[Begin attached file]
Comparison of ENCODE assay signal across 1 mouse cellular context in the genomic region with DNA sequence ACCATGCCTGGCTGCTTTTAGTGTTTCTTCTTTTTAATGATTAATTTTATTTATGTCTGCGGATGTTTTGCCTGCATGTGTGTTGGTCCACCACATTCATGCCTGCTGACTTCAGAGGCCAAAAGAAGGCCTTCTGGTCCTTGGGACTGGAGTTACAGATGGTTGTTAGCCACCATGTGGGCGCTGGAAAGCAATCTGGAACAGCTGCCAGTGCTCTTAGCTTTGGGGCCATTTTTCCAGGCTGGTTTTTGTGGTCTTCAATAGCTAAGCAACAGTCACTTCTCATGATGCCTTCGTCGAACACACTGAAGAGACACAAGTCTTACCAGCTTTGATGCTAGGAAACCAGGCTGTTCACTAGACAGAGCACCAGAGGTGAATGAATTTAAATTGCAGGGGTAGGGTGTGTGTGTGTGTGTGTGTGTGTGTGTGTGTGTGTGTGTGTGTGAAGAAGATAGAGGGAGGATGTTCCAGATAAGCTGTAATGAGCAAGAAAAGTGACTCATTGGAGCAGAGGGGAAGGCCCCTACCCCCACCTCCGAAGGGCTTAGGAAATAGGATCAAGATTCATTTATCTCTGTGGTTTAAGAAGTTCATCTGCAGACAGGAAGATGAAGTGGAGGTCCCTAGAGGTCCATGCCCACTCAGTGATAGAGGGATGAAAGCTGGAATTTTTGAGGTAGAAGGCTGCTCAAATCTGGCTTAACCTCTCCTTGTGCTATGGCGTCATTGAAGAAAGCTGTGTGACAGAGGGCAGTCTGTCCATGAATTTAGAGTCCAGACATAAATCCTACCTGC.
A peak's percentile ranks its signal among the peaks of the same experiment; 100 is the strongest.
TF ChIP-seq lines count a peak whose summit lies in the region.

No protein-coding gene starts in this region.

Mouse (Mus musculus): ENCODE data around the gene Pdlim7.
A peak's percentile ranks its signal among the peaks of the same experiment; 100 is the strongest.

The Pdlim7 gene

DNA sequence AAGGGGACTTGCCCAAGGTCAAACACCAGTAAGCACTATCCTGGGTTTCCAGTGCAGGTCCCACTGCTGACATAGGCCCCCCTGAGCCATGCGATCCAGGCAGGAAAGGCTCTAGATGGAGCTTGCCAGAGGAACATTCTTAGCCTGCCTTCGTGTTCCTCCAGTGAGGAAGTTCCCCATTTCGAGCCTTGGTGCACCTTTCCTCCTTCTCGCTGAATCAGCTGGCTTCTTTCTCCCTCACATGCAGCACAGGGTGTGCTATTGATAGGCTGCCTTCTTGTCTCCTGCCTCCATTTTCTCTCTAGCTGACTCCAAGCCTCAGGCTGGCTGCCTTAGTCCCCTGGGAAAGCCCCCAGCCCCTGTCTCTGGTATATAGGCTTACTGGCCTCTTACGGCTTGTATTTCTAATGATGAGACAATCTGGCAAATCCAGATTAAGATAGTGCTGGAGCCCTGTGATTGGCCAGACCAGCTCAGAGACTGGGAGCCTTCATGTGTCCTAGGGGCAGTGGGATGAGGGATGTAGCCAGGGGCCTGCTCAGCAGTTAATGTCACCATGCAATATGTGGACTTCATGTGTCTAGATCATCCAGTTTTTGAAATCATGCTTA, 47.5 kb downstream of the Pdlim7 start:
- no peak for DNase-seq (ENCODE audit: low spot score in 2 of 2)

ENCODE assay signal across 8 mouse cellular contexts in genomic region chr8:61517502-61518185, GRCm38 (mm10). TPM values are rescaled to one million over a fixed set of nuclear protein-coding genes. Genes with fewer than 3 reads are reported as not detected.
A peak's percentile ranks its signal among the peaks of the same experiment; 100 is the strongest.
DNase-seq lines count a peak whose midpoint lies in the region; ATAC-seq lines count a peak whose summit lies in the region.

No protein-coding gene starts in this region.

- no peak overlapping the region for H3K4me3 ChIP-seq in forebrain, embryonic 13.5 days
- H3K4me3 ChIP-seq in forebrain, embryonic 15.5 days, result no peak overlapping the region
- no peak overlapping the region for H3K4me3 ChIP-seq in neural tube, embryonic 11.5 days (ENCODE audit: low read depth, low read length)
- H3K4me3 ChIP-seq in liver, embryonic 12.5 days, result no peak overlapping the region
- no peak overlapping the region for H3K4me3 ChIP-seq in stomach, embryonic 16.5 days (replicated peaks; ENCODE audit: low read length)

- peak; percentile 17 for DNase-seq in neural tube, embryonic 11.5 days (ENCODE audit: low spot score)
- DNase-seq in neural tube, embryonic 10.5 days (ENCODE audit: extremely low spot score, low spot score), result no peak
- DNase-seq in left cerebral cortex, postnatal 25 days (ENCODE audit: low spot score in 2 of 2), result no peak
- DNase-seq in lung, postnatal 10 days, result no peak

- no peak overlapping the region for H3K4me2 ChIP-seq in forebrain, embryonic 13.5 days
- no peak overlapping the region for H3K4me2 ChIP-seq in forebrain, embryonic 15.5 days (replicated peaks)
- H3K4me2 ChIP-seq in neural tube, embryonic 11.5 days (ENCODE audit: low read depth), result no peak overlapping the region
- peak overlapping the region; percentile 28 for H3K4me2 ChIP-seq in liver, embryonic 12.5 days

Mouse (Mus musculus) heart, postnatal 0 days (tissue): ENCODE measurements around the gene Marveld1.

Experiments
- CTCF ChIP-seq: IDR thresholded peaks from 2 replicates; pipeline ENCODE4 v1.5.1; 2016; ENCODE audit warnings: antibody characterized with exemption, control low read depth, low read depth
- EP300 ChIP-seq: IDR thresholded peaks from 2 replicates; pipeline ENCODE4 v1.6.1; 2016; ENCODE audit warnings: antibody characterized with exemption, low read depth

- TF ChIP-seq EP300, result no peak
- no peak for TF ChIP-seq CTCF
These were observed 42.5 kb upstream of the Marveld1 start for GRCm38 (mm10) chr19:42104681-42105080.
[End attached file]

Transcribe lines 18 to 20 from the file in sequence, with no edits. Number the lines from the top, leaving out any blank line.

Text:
- no peak overlapping the region for H3K4me3 ChIP-seq in stomach, embryonic 16.5 days (replicated peaks; ENCODE audit: low read length)

- peak; percentile 17 for DNase-seq in neural tube, embryonic 11.5 days (ENCODE audit: low spot score)
- DNase-seq in neural tube, embryonic 10.5 days (ENCODE audit: extremely low spot score, low spot score), result no peak